“I’m sorry for all those times I’ve been a dick to you. This shit with my brother really puts things into perspective,” Charley says. I can hear music blasting in the background. It’s his day off and somehow he’s able to afford beers with a friend. “It’s a hangover beer.”

Abuse- emotional, psychological or physical- embarrass me. Watching my parents fight growing up embarrassed me. Why? Because I can’t believe it. Just like I can’t believe Donald Trump is a presidential candidate that people are actively supporting- I just can’t believe how absurd everything is every day.

Charley, what gives your life meaning?

“Love. Passion for this existence we call life. … Slidin’ down snow and flyin’ through the air.. That last one is a Shane McConkey.” McConkey was a professional skier and BASE jumper who died in a ski-BASE jump accident in the Italian Dolomites, when his ski failed to release and it was too late to deploy his parachute. 

French existentialist philosopher Jean-Paul Sartre- who regularly had hemorrhages behind his left eye and therefore had a lazy eye that usually looked to his extreme left periphery- once said: “The absurd man will not commit suicide; he wants to live, without relinquishing any of his certainty, without a future, without hope, without illusions … and without resignation either. He stares at death with passionate attention and this fascination liberates him. He experiences the ‘divine irresponsibility’ of the condemned man.”

We realize our finitude, and that we are just tiny lumps of matter in an ever-expanding Universe, and yet we continue to create meaning, to make ourselves meaningful and even when we are discarded or abused, or hating our lives or ourselves, we will persist. Why do we do that? We are “condemned” and yet we are too fascinated by life not to continue and see what might occur next. 

We find value through made-up criteria: So you married someone. So you created a family. So you have a good job. So you have a network of friends who also watch the same tv shows you watch. What’s the point? Who cares? Who fucking cares?

We receive and structure values from the people and communities that surround us, and then we think: “I am important and I am not a construct.” But we are constructs and we are absurd, and even when things are terrible we hope for something great. 

Absurdity is the notion that we have expectations of the Universe, and the Universe will never respond to those expectations. Remembering a punch in the wall or a rape in college is remembering an absurd occurrence in the grand unpredictable scheme of things. Morality and immorality doesn’t matter to the Universe because it’s too busy creating galaxies and alien planets and black holes and stars.

Becky comes in with my 12 o’clock blood pressure medicine. It’s been hopping downstairs in Labor & Delivery, she says.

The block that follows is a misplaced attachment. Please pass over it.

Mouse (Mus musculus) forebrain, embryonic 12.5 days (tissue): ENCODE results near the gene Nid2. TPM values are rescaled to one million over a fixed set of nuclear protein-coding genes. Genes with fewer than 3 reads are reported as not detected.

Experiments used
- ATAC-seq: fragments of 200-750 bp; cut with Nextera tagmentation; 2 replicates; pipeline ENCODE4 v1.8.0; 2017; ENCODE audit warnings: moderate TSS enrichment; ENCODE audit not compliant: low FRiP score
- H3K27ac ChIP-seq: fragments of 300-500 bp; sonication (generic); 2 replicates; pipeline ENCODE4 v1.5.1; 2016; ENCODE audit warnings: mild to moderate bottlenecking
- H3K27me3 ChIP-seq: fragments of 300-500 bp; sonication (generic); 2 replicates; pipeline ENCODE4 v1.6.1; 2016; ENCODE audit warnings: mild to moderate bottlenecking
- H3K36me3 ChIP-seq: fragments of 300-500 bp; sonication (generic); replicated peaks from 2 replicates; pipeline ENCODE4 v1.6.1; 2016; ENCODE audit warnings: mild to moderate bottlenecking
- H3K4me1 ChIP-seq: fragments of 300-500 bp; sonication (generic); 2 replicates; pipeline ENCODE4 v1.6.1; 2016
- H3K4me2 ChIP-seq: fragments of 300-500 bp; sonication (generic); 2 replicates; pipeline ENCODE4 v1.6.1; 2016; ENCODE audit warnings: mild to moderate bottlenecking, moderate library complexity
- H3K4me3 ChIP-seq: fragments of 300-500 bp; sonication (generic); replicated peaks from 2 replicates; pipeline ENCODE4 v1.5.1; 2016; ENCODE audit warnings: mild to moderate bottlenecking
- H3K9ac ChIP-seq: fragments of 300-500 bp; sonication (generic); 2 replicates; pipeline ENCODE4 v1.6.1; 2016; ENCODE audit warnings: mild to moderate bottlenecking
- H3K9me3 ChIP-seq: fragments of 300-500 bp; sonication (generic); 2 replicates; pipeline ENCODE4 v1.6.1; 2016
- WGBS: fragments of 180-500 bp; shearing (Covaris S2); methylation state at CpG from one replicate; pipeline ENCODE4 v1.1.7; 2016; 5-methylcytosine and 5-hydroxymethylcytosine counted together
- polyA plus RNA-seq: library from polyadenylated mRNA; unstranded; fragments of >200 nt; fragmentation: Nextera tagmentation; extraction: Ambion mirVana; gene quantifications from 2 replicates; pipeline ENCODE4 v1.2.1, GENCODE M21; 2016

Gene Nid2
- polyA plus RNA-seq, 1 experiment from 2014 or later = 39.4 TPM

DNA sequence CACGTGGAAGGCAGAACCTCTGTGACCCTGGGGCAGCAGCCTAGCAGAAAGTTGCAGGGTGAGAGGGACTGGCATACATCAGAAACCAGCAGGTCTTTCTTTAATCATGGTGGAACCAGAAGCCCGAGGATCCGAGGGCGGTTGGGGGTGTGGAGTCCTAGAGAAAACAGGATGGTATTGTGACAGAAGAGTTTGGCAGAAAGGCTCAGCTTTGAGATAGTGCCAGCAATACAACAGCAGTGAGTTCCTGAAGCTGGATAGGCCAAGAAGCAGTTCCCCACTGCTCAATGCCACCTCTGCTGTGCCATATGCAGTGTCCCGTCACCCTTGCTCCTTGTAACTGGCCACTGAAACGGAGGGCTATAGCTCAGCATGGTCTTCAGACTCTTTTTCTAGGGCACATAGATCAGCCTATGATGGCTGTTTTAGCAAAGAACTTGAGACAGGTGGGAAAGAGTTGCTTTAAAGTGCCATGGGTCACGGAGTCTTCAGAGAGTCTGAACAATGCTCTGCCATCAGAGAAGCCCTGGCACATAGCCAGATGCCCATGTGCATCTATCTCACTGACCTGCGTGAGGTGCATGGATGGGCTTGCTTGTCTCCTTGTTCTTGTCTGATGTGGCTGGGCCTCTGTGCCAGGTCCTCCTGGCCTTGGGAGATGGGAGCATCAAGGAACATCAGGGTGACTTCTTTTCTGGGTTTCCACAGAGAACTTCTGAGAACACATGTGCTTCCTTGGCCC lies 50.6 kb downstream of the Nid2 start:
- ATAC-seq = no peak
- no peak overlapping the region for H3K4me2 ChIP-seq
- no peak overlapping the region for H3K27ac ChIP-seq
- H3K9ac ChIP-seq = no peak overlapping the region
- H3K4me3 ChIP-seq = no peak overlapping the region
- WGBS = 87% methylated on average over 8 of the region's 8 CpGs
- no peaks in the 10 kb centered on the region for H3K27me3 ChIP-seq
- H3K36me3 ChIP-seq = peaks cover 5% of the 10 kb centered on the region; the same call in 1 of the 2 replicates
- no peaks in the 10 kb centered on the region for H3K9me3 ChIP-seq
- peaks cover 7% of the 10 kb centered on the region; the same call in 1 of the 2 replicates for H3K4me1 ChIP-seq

“About how many of your deliveries are C-sections?” I ask.

“It’s a surprisingly high number, approximately  1 out of 3. It’s a lot higher now than it used to be, because the risks of having a C-section are a lot lower and the benefits are greater, like not having to use forceps for instance.”

For Becky, this is a huge part of her life- nursing, helping people, and watching babies enter the world. For others, life is consumed with bagging groceries or fixing highways or teaching kids. And then we build our families and choose our homes and create our meaning.

Albert Camus was another French philosopher who worked closely with Sartre. Camus wrote “The Myth of Sisyphus” in 1942. The essay describes a man’s futile search for meaning exemplified by the mythology of poor Sisyphus, condemned to eternally push a boulder up a mountain. As the boulder reaches the top of the mountain it immediately rolls down again to the bottom and Sisyphus returns to roll it back up for all eternity. 

Baby I’m trying,” Charley says. “God please forgive me for everything I’ve done.. I See it now.”

Sisyphus is the absurd hero who hates death and is condemned to a meaningless task for eternal life. “The struggle itself […] is enough to fill a man’s heart. One must imagine Sisyphus happy,” Camus concludes. Sisyphus is the modern man who, if successful in his attempts to love the passionate life to the fullest in the face of the absurd, is a conquerer- a warrior.

Absurd or not, pregnancy, birth, morality, meaning, value, love, jobs: these are all appealing endeavors in the face of an alternative void. Even the trials and abuses, for us conscious beings running around in the unknown Universe, give us something to chew on, and move forward from, and through that appearance of evolution in our own life projects, we find meaning. We are all warriors fighting absurdity. We are all Sisyphus.